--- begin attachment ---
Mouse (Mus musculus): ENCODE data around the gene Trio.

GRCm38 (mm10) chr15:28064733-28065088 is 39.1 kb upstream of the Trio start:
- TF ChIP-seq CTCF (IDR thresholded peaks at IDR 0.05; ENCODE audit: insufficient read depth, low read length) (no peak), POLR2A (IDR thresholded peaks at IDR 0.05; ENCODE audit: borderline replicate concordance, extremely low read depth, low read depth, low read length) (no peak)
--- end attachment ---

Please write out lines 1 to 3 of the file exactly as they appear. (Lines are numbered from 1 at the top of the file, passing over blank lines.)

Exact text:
Mouse (Mus musculus): ENCODE data around the gene Trio.

GRCm38 (mm10) chr15:28064733-28065088 is 39.1 kb upstream of the Trio start:
- TF ChIP-seq CTCF (IDR thresholded peaks at IDR 0.05; ENCODE audit: insufficient read depth, low read length) (no peak), POLR2A (IDR thresholded peaks at IDR 0.05; ENCODE audit: borderline replicate concordance, extremely low read depth, low read depth, low read length) (no peak)